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NEWS
October 26, 2005 | By Dianna Marder INQUIRER STAFF WRITER
Soon you'll be able to listen to The Boss two, three, four times a day. Sirius satellite radio plans to launch an All-Bruce, All-the-Time program beginning Nov. 1 and continuing through Jan. 31. The commercial-free program, dubbed E Street Radio, will feature rare tracks and interviews. The launch coincides with the 30th anniversary of the release of Bruce Springsteen's album Born to Run, which is being remastered and reissued for release on Columbia Records on Nov. 15. In addition to such rarities as recordings of Springsteen and the E Street Band dating from early 1973, E Street Radio will feature track-by-track album discussions, behind-the-scenes insights, and conversations with band members and other Springsteen associates.
NEWS
October 7, 2004 | By Daniel Rubin INQUIRER STAFF WRITER
If you want to hear Howard Stern, starting in January 2006, you'll need to shell out $12.95 a month for satellite radio. Sirius, the No. 2 of orbital radio companies, announced yesterday that it had lured the nation's most popular morning jock to an exclusive, five-year deal that, all told, will cost it a staggering $500 million. The move promises to launch satellite radio into the mainstream. "This is about as big as it gets for satellite radio," said Josh Bernoff, an analyst with Forrester Research in Cambridge, Mass.
LIVING
December 31, 1992 | By Dennis Romero, INQUIRER STAFF WRITER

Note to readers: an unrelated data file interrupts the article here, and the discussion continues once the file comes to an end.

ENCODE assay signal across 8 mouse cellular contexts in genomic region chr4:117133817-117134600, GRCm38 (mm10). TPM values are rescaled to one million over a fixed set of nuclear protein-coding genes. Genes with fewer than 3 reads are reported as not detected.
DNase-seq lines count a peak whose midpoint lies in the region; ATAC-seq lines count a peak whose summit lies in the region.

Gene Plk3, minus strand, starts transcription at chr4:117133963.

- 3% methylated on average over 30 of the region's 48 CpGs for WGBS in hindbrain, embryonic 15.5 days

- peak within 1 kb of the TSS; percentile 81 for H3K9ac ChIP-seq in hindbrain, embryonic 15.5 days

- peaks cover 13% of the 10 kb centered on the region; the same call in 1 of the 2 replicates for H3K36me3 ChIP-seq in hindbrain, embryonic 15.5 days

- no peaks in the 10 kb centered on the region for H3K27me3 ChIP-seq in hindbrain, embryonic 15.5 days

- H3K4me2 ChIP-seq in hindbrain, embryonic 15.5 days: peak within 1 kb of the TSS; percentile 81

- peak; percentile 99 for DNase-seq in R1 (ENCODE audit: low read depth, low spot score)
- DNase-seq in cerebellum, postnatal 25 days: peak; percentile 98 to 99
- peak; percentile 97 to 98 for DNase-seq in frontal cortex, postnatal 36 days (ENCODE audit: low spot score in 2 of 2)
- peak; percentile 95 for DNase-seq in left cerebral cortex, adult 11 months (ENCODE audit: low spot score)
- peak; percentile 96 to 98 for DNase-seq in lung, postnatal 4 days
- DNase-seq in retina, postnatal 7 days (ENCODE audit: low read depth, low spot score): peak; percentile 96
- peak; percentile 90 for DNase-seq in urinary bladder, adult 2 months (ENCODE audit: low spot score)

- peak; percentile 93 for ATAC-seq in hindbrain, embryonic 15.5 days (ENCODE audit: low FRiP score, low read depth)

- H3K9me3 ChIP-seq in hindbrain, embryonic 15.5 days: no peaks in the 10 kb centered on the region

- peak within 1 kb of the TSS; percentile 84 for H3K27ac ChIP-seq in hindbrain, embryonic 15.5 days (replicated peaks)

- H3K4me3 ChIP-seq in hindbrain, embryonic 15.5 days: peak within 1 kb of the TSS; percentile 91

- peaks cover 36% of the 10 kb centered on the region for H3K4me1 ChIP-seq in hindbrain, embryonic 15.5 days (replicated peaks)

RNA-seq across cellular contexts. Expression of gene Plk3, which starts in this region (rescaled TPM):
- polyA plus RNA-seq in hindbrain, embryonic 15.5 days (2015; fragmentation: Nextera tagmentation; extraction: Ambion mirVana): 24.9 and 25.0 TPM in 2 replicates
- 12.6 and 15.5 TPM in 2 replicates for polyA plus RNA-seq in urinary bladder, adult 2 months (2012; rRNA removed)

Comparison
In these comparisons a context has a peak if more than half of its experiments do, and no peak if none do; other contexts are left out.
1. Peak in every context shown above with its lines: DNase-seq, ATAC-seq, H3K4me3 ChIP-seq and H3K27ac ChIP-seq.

They used to laugh at me But I saw the future. - Dance-music act Lil' Louis & the World Consider the possibilities: Computer travel through the labyrinth of phone lines to electronic playgrounds called bulletin boards; entertainment that consists of tribal bass so loud and computer-driven lights so psychedelic that participants are compelled to "trance dance"; games in which the player is immersed via video technology that senses...
NEWS
October 7, 2007 | By A.D. Amorosi FOR THE INQUIRER
Philadelphia radio legend Lady B has kept old-school hip-hop alive - not just by playing it, but by living it. She was there back in 1979, making one of the first female rap records with "To the Beat, Y'all," and becoming one of the first radio personalities on Philly's WHAT-AM that same year. She was there back in 1984, playing some of the riskiest raps from Public Enemy and Schoolly D on WUSL Power 99 FM. Her groundbreaking show "Street Beat" introduced Philly rap luminaries such as Jazzy Jeff and the Fresh Prince (Will Smith, of course)
NEWS
August 5, 1986 | From Inquirer Wire Services
Dialing 1-900-410-STAR will get you the universe. At least it will get you Star Watch, a Naval Observatory astronomy hotline with a recorded message about the part of the universe you can see by going outside and looking up. This month, that includes the annual Perseid meteor showers and the rising of Sirius, the dog star. Gail S. Cleere, the observatory's spokeswoman, said Star Watch was for the casual sky-gazer who does not have a telescope or binoculars. "We'll literally walk the callers across the sky each month," she said.